Once he starts talking, though, a different man emerges. The 31-year-old deputy director of economic cooperation at the Afghan Ministry of Foreign Affairs—one of the men most responsible for attracting foreign investment to a pariah state under a pile of international sanctions and opprobrium—eschews the fire and brimstone that characterize most Taliban harangues. He speaks in quiet, measured tones even when he’s on about something he’s absolutely sure of, like the justice of the Taliban’s 20-year fight against Western occupation.

Put simply, he comes off like most other 31-year-olds in Kabul, and with good reason. For much of his life, Habibi alternated between studying in the Afghan capital and returning to the battlefields of his native Maidan Wardak province, before he was rounded up and sent to the notorious Bagram prison for more than four years. The Taliban takeover of Afghanistan last August freed him and ultimately made him a senior diplomat.

Biden in Saudi Arabia: Realpolitik vs. Morality

George Friedman

The war in Ukraine rages on as the United States still wants to prevent Russia from effectively reaching Eastern Europe. To that end, Washington’s strategy has been to provide weapons to the Ukrainian army and execute an economic war against Russia. Economic warfare is similar to warfare in general. Targeting is imprecise, time frames are uncertain, and the outcomes are unexpected. The most consequential outcome so far has been the removal of oil from global markets, an issue serious enough that internal pressure in some allied nations has forced them to reconsider their position on the war. Oil is simply a politico-military necessity.

This is the context in which U.S. President Joe Biden visited Saudi Arabia, one of the few countries that could single-handedly bring down oil prices through increased supply, at least in theory. Asking for favors from Saudi Arabia was seen as cynical and contributing to human rights violations. The Saudis’ violations of those rights are many, but the most high-profile incident was the murder and dismemberment of Saudi dissident and Washington Post columnist Jamal Khashoggi, who many believe was killed at the behest of Saudi leader Mohammed bin Salman. The problem is that Biden is running a war that clearly isn’t going to end quickly and is being fought by a fraying coalition. Limiting oil output, stopping Russia and boycotting Saudi Arabia are all seen as moral imperatives, sometimes by the same people. But in this case, the moral imperatives contravene each other, such that Biden can’t pursue all three without violating one.

EU Defense Integration Is Moving From Fantasy to Reality

Alexander Clarkson

Just days after Russia’s invasion of Ukraine, as Europe still reeled in shock, German Chancellor Olaf Scholz declared that it was time for what he called a Zeitenwende, or sea change, in how the country approaches national and collective defense. Announcing huge increases in Germany’s defense budget, Scholz’s speech to the Bundestag—the German Parliament—on Feb. 27 represented an epochal shift in Germany’s strategic priorities. But it also reflected a wider reassessment across the European Union over how to respond to military threats facing Europe’s neighborhood.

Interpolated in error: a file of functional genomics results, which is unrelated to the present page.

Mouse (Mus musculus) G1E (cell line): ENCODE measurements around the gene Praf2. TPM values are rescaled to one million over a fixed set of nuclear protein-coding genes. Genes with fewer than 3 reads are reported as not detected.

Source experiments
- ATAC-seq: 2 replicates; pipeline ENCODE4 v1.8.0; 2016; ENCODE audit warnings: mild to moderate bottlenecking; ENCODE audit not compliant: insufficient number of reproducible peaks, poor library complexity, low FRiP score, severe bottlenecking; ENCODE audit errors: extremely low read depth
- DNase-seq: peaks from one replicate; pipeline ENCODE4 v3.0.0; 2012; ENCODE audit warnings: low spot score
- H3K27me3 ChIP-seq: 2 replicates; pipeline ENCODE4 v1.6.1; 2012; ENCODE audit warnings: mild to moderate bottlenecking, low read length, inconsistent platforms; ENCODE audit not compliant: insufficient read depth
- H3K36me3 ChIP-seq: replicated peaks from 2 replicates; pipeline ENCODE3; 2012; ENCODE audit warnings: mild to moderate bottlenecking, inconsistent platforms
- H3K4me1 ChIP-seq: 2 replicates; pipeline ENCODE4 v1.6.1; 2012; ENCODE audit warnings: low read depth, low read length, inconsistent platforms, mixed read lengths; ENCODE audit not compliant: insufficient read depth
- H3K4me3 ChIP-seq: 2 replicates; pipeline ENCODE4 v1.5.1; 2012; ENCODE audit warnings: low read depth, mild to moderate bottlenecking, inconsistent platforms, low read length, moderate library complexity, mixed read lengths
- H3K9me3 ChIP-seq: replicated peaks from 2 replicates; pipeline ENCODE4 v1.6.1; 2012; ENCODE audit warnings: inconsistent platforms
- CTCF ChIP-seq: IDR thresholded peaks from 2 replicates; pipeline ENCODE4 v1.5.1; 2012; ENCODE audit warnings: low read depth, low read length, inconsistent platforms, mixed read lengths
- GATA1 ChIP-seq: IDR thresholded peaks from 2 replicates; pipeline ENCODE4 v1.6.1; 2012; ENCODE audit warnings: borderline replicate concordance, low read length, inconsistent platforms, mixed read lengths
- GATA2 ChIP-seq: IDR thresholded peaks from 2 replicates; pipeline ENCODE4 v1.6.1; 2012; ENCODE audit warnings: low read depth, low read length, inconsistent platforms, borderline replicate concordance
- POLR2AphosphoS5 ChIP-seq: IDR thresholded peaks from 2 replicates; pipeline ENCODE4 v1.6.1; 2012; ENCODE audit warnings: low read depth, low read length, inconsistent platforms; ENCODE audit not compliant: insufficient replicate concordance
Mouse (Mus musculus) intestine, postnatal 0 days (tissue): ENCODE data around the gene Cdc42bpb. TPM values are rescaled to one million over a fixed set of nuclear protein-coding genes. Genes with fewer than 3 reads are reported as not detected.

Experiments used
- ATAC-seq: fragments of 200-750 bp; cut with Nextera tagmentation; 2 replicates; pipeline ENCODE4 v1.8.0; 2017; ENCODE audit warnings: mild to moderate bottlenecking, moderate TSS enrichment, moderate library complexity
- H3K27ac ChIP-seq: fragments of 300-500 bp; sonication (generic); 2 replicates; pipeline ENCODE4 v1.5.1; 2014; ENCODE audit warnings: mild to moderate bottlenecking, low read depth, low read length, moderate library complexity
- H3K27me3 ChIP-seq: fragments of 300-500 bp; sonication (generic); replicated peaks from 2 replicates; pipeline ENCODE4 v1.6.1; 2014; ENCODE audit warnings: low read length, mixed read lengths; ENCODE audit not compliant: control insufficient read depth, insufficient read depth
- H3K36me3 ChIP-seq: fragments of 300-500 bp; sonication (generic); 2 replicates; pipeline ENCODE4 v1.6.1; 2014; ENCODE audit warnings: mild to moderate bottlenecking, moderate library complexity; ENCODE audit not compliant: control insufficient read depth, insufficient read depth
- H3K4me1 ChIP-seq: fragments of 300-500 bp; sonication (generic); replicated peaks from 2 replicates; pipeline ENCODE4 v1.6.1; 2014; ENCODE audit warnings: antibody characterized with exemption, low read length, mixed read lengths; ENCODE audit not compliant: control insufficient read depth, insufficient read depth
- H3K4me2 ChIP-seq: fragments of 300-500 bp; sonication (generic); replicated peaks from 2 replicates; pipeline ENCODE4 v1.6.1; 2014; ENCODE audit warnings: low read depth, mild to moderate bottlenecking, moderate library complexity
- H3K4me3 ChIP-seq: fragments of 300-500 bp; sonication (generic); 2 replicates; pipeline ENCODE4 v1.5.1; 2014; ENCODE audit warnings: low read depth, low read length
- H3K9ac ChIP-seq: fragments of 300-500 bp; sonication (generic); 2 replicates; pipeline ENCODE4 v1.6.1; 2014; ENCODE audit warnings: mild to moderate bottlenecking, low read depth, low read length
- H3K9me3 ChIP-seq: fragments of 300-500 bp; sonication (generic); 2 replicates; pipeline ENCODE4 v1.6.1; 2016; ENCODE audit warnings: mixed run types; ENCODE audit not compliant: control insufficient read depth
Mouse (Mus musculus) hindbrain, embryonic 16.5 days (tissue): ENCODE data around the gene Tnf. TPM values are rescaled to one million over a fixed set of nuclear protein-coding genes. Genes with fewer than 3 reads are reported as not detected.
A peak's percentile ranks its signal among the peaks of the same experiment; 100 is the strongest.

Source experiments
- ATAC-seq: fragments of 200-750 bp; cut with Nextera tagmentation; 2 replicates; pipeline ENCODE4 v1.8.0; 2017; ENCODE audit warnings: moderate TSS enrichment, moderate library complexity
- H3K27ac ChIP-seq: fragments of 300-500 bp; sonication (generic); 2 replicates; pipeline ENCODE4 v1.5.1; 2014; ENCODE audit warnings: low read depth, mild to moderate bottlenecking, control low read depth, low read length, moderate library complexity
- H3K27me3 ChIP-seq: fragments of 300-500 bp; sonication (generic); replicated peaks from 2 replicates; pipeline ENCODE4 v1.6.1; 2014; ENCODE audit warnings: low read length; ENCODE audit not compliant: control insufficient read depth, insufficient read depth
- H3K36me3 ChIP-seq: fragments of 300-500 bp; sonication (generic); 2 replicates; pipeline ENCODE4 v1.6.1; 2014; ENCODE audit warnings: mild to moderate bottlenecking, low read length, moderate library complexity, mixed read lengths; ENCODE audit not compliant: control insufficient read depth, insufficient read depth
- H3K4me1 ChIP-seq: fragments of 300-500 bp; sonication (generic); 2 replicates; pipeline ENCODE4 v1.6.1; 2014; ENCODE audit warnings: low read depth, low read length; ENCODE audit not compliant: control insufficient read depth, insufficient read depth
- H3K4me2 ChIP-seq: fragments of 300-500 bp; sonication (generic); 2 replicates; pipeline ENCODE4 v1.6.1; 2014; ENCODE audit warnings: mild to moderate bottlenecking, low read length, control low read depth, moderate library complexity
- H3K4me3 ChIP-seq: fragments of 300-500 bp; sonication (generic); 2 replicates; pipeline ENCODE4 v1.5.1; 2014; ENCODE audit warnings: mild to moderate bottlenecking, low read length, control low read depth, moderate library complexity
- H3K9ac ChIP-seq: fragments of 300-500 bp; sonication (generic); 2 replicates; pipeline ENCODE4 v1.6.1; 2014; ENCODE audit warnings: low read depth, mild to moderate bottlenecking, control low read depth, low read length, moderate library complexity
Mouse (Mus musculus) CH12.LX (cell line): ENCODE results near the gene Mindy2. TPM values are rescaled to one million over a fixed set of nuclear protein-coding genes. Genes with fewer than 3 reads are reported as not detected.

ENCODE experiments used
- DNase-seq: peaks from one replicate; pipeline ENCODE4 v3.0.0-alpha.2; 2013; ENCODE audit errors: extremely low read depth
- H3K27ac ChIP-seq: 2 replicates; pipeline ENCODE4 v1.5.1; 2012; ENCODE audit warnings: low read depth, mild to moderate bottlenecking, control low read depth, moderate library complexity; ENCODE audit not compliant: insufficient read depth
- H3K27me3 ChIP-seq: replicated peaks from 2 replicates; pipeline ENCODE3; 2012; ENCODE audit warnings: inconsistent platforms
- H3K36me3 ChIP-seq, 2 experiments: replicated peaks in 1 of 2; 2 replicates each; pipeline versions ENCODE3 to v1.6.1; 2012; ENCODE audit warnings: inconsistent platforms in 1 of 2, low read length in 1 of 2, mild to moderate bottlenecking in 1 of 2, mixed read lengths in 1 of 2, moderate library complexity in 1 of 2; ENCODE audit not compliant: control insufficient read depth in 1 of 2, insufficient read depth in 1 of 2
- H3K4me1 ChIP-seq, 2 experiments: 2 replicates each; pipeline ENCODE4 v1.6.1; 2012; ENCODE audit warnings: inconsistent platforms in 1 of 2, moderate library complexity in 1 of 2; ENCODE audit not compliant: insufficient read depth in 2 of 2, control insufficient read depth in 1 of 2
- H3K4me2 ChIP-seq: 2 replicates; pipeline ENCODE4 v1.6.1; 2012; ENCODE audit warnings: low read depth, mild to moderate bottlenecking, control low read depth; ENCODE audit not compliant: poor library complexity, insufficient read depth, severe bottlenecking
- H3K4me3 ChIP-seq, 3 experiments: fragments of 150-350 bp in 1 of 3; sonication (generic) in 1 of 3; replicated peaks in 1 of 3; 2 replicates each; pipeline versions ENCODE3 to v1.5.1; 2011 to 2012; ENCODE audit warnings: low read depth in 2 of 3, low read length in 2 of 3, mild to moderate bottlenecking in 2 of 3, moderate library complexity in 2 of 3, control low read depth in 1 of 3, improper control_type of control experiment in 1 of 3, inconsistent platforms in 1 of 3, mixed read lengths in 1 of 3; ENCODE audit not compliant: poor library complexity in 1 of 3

The dilemmas that rapid rearmament has raised for Germany are vast. Having been worn down through decades of underinvestment, the German military is now riddled with institutional dysfunctions that will require a huge effort to tackle. Coupled with frantic attempts to prepare German society for the toll that ending Russian gas imports will exact on businesses and consumers alike, the dilemmas Germany alone now faces will absorb the attention of German policymakers for years to come.

The Energy Crisis Is Global

Christina Lu

As Russia plays hardball with Europe’s gas supply, the continent is staring down a worrisome energy future—and it’s not alone. For months, sky-high natural gas and oil prices have been wreaking havoc around the world, and experts warn that there is no end in sight as long as the war in Ukraine barrels on.

From Ecuador to South Africa, fuel shortages and blackouts have plunged import-dependent countries into economic turmoil, leaving desperate governments scrambling for workaround solutions. In Sri Lanka, which was already buckling under mounting crises, acute shortages and dayslong lines have forced authorities to issue work-from-home orders. Pakistan has resorted to shortening its work week to relieve pressure from lengthy power cuts, while Panama has been rocked by demonstrations over surging prices.

“We are experiencing the first global energy crisis,” said Jason Bordoff, an energy expert at Columbia University, who noted that the crunch has hit almost all of the world’s regions and energy sources. “The ripple effects are being seen globally, and I don’t think we’ve seen the worst of it yet.”

Ghana’s ‘Success’ Exposes the West’s Toxic Development Model

Howard W. French

At first glance, an item of business news that crossed my transom one morning this week seemed like a clear economic win from Africa: Ghana, which enjoys a reputation as one of the continent’s most successful nations, had signed a $3.2 billion contract with an international consortium to rehabilitate a defunct railway line between its western port city of Takoradi and its second-largest city, Kumasi, in the nation’s interior.